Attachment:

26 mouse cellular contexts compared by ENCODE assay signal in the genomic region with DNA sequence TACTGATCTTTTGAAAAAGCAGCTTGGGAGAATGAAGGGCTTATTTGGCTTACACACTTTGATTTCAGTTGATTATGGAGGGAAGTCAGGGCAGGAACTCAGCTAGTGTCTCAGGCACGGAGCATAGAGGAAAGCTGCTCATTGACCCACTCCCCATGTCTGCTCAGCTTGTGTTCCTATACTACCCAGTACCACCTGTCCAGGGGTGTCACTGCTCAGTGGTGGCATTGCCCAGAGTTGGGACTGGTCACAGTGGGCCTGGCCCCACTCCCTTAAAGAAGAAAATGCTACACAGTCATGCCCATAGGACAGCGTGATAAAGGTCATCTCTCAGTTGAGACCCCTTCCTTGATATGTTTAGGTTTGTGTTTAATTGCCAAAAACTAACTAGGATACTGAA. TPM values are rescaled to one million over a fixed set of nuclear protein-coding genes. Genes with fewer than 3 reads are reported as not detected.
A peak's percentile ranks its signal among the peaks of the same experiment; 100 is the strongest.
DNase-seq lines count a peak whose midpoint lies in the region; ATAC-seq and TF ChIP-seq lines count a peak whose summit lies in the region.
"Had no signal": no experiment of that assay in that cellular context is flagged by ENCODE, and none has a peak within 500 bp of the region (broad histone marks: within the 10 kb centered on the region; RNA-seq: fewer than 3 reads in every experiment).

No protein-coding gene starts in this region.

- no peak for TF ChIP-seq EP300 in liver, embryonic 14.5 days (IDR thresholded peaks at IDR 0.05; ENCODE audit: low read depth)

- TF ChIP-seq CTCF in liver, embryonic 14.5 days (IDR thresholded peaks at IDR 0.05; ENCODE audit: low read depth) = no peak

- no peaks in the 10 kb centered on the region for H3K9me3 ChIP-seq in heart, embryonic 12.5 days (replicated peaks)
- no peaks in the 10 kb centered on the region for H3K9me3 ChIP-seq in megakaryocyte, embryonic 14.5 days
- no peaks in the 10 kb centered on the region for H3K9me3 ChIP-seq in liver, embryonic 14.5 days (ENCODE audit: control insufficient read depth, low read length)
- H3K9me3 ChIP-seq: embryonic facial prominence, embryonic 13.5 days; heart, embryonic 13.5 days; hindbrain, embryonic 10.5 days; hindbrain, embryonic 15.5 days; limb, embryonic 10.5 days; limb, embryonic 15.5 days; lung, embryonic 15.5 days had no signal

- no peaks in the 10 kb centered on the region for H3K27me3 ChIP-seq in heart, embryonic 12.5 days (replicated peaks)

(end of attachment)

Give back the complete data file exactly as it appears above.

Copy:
26 mouse cellular contexts compared by ENCODE assay signal in the genomic region with DNA sequence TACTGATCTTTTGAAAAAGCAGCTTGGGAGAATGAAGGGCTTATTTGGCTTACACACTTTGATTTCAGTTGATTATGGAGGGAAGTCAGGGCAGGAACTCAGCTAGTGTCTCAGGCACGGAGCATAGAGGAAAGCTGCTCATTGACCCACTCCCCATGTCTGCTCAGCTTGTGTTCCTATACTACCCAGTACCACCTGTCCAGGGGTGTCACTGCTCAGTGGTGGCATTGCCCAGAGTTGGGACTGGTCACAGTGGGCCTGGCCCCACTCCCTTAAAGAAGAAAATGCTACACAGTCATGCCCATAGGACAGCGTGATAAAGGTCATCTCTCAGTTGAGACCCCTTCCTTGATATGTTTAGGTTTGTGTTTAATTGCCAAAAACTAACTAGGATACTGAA. TPM values are rescaled to one million over a fixed set of nuclear protein-coding genes. Genes with fewer than 3 reads are reported as not detected.
A peak's percentile ranks its signal among the peaks of the same experiment; 100 is the strongest.
DNase-seq lines count a peak whose midpoint lies in the region; ATAC-seq and TF ChIP-seq lines count a peak whose summit lies in the region.
"Had no signal": no experiment of that assay in that cellular context is flagged by ENCODE, and none has a peak within 500 bp of the region (broad histone marks: within the 10 kb centered on the region; RNA-seq: fewer than 3 reads in every experiment).

No protein-coding gene starts in this region.

- no peak for TF ChIP-seq EP300 in liver, embryonic 14.5 days (IDR thresholded peaks at IDR 0.05; ENCODE audit: low read depth)

- TF ChIP-seq CTCF in liver, embryonic 14.5 days (IDR thresholded peaks at IDR 0.05; ENCODE audit: low read depth) = no peak

- no peaks in the 10 kb centered on the region for H3K9me3 ChIP-seq in heart, embryonic 12.5 days (replicated peaks)
- no peaks in the 10 kb centered on the region for H3K9me3 ChIP-seq in megakaryocyte, embryonic 14.5 days
- no peaks in the 10 kb centered on the region for H3K9me3 ChIP-seq in liver, embryonic 14.5 days (ENCODE audit: control insufficient read depth, low read length)
- H3K9me3 ChIP-seq: embryonic facial prominence, embryonic 13.5 days; heart, embryonic 13.5 days; hindbrain, embryonic 10.5 days; hindbrain, embryonic 15.5 days; limb, embryonic 10.5 days; limb, embryonic 15.5 days; lung, embryonic 15.5 days had no signal

- no peaks in the 10 kb centered on the region for H3K27me3 ChIP-seq in heart, embryonic 12.5 days (replicated peaks)